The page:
A software engineer is a living contradiction – vacillating between optimism toward what might be and pessimism about what is. Software development is the nearest thing to creation ex nihlo man can achieve. Created in the realm of abstract ideas and breathed into life on digital devices, an app reflects unlimited possibilities, limited by only one thing — users. Software is designed for totally depraved users. Optimism regarding what an app can do is counterbalanced by pessimism of what users will do. Though over 90% of any given app’s code is error checking, it is never enough.
This paradigm makes software engineers some of the most pessimistic people you will ever meet. They are definitely in the category of “glass nearly empty” people. They effortlessly convert every management attempt at team-building and motivation into sarcasm and non-compliance. This is what makes them frustratingly anti-social, but this also good at their craft. Being connoisseurs of human folly and masters of sarcasm enables them to drill down to what is actually deliverable in a world in which anything is theoretically possible.
The dictionary defines sarcasm as “the use of irony to mock or convey contempt.” By its very nature sarcasm uses absurdity disguised as seriousness to bring clarity to what is true and contempt to what is false. A colleague of mine once remarked that sarcasm had no place in preaching, that it was a form of speech beneath the dignity of a sermon. Yet as a form of distilling truth, sarcasm is employed often in the Bible. Sarcasm in scripture and in preaching often functions as the perfect colander to strain out the pulp of superficiality from the nectar of clarity.
Jesus used many figures of speech. Surely Jesus instructions in Matthew 5:29-30 to pluck out the sinful eye or to amputate a sin-stained right hand are hyperbole and not surgical asceticism. But it is in the prophets where we routinely encounter the literary device of sarcasm. A short survey of the prophets all the way back to Elijah, shows that whenever they addressed the issue of idolatry, sarcasm was used to mock the impotence of false gods. Elijah’s comments on Mt. Carmel are the gold standard.
And at noon Elijah mocked them, saying, “Cry aloud, for he is a god. Either he is musing, or he is relieving himself, or he is on a journey, or perhaps he is asleep and must be awakened.” 1 Kings 18:27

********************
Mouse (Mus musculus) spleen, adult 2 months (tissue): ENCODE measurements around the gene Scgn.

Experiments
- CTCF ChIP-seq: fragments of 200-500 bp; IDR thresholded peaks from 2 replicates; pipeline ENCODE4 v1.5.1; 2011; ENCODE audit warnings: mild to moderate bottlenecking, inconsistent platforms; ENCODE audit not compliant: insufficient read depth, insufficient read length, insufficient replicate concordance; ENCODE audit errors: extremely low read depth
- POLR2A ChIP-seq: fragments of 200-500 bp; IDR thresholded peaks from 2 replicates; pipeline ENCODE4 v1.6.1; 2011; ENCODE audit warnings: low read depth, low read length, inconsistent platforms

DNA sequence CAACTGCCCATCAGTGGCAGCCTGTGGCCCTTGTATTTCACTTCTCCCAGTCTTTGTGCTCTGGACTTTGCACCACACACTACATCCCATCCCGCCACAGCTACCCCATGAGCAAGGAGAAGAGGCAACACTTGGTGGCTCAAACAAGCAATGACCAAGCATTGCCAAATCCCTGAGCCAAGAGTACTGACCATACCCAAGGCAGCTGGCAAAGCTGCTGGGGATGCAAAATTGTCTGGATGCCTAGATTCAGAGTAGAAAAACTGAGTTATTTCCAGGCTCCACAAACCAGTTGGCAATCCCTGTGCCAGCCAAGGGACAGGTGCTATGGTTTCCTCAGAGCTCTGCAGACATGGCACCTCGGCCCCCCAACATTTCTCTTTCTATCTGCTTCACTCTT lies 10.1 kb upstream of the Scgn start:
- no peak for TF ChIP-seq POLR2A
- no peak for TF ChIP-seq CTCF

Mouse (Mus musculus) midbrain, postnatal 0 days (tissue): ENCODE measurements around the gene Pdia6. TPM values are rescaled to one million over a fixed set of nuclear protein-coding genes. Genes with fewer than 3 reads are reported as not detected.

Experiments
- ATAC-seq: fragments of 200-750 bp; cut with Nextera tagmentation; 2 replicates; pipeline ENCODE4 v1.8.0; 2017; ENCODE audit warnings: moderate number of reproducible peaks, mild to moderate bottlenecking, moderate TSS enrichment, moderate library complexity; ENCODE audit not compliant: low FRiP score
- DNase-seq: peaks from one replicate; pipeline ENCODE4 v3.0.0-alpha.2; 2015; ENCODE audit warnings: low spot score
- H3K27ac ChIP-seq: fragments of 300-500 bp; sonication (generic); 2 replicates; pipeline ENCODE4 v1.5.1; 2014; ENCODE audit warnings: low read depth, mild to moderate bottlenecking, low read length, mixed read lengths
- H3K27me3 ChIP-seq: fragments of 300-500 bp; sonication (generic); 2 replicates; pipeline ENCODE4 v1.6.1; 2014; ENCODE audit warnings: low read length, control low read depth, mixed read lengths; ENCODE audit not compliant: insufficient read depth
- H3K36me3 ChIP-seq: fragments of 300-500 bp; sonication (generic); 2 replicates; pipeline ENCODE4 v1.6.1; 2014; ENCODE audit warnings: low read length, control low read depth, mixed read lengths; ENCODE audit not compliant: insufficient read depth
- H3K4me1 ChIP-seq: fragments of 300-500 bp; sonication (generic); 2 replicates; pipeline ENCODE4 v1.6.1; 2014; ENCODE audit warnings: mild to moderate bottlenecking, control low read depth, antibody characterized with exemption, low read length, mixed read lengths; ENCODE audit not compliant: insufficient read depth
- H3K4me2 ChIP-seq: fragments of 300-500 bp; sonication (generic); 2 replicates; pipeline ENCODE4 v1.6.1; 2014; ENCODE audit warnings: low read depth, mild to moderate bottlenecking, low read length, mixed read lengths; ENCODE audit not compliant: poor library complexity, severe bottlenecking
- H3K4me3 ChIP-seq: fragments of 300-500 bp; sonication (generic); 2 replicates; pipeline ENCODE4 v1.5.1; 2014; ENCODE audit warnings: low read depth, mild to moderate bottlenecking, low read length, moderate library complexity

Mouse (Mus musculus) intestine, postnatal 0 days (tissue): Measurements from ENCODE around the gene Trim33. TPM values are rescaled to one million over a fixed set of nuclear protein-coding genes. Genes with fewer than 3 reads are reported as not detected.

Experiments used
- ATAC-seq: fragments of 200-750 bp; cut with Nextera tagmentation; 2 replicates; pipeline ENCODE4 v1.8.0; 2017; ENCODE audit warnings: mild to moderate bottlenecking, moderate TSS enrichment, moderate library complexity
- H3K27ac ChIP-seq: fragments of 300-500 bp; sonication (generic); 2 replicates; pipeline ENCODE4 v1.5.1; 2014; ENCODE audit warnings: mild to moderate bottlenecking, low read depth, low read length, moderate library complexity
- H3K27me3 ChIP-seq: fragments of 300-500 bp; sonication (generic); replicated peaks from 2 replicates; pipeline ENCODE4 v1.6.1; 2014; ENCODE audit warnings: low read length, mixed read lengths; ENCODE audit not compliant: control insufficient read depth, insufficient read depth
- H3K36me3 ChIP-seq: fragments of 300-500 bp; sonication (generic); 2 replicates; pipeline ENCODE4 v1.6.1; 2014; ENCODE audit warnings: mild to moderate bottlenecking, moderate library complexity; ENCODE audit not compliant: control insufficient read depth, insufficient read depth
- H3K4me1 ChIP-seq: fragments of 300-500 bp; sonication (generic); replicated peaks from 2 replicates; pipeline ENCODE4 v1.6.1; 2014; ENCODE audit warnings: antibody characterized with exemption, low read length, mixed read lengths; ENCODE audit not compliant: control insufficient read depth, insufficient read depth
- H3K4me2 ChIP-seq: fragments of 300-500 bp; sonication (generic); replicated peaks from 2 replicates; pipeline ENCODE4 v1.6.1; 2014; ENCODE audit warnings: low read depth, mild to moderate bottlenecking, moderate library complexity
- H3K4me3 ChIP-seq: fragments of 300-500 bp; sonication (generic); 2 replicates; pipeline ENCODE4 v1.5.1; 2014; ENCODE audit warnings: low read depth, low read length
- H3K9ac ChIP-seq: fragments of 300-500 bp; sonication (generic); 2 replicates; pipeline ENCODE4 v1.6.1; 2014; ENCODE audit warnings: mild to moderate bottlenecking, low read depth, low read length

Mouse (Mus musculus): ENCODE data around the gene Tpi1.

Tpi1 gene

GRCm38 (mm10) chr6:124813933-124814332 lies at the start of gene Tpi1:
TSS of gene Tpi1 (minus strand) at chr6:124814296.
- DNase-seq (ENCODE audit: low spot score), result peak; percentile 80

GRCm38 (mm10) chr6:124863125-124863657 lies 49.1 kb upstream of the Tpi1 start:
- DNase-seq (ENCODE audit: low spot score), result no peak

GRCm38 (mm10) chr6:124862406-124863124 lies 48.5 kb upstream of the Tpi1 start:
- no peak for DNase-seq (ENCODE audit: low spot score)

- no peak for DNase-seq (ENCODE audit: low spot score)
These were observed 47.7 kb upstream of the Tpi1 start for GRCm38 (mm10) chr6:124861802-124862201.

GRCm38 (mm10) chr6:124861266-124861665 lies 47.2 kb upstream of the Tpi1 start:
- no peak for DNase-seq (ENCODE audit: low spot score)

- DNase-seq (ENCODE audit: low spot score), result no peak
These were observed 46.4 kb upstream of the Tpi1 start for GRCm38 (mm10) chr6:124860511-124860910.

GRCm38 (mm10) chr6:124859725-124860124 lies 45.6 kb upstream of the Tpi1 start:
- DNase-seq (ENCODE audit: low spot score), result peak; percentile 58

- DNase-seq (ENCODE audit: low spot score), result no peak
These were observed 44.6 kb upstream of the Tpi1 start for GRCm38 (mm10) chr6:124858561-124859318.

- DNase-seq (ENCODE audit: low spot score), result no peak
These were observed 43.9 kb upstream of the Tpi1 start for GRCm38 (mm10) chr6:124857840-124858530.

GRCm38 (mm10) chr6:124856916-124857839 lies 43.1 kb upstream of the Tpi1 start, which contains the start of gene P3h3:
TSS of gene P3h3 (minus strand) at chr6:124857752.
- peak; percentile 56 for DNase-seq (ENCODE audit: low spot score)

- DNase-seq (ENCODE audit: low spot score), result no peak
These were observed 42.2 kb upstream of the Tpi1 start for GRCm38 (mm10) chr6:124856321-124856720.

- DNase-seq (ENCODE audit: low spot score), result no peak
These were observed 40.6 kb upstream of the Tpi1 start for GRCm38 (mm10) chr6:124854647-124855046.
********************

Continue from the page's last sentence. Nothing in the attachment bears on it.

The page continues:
And Isaiah’s scathing rebuke of the folly of idolatry drips with sarcasm when he observes that idols are usually fashioned from scrap wood.
Half of it he burns in the fire. Over the half he eats meat; he roasts it and is satisfied. Also he warms himself and says, “Aha, I am warm, I have seen the fire!” And the rest of it he makes into a god, his idol, and falls down to it and worships it. He prays to it and says, “Deliver me, for you are my god!” Isaiah 44:16-17
The prophet Jeremiah continues this tradition as he confronts the people of Judah with the folly of their idolatry. Comparing and contrasting their false gods with the true God he calls his people to see the error of their ways, to help them understand how to recognize their own idolatry, and to use the gifts God has given to keep them sliding down that slippery slope. The sarcasm of the prophet makes it ridiculously clear how foolish their idolatry is, but how clearly do we see our own idols?
Can we recognize the things in our lives which take but never deliver, make fools of us, and keep us in fear of losing them? It’s so easy to see the speck in the eyes of others, but planks are hard to detect. What idol has your heart? What is it, that if you lost it would make life not worth living? That is your idol.
Join us this Sunday, September 15, as we learn from the warning of the prophet Jeremiah how to recognize the idols in our lives. We meet from 5:00 – 6:30 pm in The Commons at St. Andrews Anglican Church at 8300 Kanis Rd in Little Rock. Click here for directions. Come with a friend and join us for fellowship and worship. We look forward to seeing you there.